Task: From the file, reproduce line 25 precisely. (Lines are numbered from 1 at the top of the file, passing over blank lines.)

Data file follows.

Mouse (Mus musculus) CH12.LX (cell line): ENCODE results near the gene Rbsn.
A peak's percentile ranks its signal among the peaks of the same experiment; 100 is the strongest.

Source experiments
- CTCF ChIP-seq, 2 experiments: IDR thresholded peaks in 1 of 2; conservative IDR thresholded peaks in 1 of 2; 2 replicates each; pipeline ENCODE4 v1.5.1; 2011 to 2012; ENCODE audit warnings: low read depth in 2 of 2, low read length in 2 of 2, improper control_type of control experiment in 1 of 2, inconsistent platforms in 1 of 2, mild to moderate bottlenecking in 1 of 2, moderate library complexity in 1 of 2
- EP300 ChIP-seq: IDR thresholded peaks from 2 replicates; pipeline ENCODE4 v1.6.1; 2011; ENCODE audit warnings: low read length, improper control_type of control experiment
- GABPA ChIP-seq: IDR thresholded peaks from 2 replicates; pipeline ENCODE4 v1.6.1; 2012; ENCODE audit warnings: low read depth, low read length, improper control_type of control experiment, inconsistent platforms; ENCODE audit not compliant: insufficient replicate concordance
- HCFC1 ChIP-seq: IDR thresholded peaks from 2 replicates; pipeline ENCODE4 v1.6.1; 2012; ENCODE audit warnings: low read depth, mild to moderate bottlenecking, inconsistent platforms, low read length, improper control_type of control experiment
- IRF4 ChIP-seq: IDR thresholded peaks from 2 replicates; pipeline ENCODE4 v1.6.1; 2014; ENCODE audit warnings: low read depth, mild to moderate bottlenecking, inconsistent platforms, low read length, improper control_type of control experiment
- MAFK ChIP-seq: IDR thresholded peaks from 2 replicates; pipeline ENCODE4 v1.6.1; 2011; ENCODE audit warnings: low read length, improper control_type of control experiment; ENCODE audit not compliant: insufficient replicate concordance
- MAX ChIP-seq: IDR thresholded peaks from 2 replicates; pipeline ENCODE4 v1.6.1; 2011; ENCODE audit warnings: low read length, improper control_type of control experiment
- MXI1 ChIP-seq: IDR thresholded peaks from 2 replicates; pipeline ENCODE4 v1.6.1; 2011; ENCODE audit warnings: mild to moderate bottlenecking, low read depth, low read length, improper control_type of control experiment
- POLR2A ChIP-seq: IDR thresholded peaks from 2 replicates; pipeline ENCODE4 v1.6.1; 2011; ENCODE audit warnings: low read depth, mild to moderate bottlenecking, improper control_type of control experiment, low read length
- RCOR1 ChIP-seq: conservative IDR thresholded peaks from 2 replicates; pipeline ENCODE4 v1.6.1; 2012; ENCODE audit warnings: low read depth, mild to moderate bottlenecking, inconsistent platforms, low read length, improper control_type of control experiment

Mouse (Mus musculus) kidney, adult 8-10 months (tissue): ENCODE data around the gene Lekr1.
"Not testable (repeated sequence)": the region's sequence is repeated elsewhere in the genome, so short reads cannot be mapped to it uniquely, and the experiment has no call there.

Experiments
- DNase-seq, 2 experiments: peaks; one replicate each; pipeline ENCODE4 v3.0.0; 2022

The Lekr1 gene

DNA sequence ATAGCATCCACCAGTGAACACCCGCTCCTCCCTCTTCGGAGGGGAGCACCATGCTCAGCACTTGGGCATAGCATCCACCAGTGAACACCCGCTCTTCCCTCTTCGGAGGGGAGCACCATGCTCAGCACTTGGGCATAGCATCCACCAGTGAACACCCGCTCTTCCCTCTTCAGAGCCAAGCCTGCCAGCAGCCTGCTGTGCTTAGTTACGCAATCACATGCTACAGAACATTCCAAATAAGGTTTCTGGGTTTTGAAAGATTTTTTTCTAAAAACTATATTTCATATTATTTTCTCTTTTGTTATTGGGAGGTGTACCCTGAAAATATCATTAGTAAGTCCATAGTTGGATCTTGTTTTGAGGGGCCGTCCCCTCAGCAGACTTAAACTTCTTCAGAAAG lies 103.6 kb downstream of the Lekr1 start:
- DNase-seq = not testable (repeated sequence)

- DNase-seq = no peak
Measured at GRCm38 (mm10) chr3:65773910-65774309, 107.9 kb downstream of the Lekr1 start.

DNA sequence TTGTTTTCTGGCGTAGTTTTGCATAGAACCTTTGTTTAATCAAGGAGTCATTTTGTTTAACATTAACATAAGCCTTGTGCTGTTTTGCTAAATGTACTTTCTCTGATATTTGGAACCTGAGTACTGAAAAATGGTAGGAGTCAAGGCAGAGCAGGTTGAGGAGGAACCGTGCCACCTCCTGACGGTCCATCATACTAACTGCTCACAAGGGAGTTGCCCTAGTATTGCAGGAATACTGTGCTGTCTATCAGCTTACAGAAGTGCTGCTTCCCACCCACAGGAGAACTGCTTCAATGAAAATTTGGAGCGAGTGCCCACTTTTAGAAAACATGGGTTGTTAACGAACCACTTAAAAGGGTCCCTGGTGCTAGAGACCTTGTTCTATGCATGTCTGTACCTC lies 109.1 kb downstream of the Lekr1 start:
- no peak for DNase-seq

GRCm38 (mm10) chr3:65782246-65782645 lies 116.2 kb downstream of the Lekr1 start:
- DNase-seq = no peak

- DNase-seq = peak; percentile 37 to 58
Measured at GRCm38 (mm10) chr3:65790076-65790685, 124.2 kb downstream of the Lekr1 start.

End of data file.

GRCm38 (mm10) chr3:65782246-65782645 lies 116.2 kb downstream of the Lekr1 start: